Every organization has its gossipers. Usually, it’s an innocent part of organizational life – you see Joan in the break room and one thing leads to another, including a little buzz about what’s happening in the marketing department.
Other times, though, there are certain people who feel it’s their personal mission to find out everything that’s going on. They will do whatever they can to “dig for dirt” even where no dirt exists.
It’s human nature to want to be in the know, and effective leaders make the time to keep information flowing officially ahead of the rumor mill.
Some office whisperers make it their mission to advise senior people about what they heard in the grapevine. You need to receive this information with the right filters. Why would someone feel compelled to voluntarily do this? What’s in it for them?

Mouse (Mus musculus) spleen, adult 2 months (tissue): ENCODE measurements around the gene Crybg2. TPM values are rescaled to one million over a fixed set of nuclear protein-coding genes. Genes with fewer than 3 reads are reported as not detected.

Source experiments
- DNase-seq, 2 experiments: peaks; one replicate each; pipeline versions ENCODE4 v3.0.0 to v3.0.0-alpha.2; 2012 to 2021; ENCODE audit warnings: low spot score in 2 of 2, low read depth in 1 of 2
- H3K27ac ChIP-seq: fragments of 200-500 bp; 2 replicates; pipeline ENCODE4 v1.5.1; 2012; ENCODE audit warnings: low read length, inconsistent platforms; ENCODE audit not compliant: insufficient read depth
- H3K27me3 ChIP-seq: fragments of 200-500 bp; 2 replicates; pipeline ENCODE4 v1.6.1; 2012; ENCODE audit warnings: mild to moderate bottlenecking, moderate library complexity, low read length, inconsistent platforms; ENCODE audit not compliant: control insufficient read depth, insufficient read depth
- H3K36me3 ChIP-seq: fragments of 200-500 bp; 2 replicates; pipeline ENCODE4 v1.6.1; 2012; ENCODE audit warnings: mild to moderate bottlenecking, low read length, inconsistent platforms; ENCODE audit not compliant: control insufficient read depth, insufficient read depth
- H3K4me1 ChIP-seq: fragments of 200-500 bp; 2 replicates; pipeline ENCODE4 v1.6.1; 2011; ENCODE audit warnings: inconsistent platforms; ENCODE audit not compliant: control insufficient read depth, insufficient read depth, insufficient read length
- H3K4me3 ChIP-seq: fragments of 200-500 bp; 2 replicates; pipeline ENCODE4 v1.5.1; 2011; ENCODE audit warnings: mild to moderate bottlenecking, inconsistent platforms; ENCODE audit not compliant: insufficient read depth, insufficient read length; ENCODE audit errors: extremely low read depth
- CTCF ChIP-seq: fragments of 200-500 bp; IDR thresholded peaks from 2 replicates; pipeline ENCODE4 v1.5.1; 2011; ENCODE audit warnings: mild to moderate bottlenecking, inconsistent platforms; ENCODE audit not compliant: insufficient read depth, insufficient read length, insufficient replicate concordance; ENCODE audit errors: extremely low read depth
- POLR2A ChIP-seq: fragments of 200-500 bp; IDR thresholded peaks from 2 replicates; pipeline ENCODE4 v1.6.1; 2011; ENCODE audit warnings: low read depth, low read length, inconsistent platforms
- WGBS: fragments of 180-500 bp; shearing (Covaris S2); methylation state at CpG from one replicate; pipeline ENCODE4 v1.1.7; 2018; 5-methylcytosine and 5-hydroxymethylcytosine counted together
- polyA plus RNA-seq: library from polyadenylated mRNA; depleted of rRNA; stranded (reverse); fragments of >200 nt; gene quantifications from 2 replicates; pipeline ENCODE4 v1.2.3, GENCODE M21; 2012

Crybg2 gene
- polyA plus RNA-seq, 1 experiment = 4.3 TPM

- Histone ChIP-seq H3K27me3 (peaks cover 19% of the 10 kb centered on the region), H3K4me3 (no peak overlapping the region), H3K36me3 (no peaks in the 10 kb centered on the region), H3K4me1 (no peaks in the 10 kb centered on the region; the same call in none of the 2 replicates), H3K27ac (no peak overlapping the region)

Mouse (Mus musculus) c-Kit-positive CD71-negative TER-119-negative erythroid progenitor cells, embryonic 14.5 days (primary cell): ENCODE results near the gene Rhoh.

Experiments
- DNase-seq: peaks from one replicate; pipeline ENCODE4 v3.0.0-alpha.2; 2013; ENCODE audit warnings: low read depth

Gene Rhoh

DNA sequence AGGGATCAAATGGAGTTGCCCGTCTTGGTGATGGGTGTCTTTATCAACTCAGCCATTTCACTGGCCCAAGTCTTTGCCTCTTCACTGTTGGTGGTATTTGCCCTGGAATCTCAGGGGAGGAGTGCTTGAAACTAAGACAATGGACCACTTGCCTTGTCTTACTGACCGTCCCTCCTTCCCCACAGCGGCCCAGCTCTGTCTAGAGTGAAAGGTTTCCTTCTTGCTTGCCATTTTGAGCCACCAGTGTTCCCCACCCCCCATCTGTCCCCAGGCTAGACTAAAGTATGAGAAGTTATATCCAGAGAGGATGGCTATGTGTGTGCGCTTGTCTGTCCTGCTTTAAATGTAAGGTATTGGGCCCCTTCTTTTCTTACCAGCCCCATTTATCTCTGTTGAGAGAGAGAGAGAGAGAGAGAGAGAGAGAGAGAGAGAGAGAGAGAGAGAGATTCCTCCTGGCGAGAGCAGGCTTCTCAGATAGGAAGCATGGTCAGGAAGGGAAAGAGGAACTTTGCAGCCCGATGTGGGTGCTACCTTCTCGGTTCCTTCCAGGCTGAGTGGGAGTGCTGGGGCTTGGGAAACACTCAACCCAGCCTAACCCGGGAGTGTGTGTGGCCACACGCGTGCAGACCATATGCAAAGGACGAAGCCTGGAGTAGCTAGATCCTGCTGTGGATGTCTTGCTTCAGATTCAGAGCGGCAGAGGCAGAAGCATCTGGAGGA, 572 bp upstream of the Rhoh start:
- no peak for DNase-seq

Leaders need to be wary of what they hear from these sources as their “information” may be misleading or misguided or even self-serving.
Importantly, you don’t want the rumor mill to displace your role to communicate what your staff needs to know and when it’s appropriate to disseminate this information.
When you share news or new information on a timely basis, you can stay ahead of the whisperers and diffuse the chatter going on behind the scenes.
This may seem counterintuitive, but leaders should be aware of where gossip emanates in their companies. Furthermore, you need to shut down blatant untruths immediately. Most gossip revolves around people and the rumor mill can be hurtful to people who are the victims of inaccurate chatter.
And it may be obvious, but don’t participate as a gossiper. You’ll lose credibility as a leader, and it will take a huge amount of time to regain confidence as an effective communicator.
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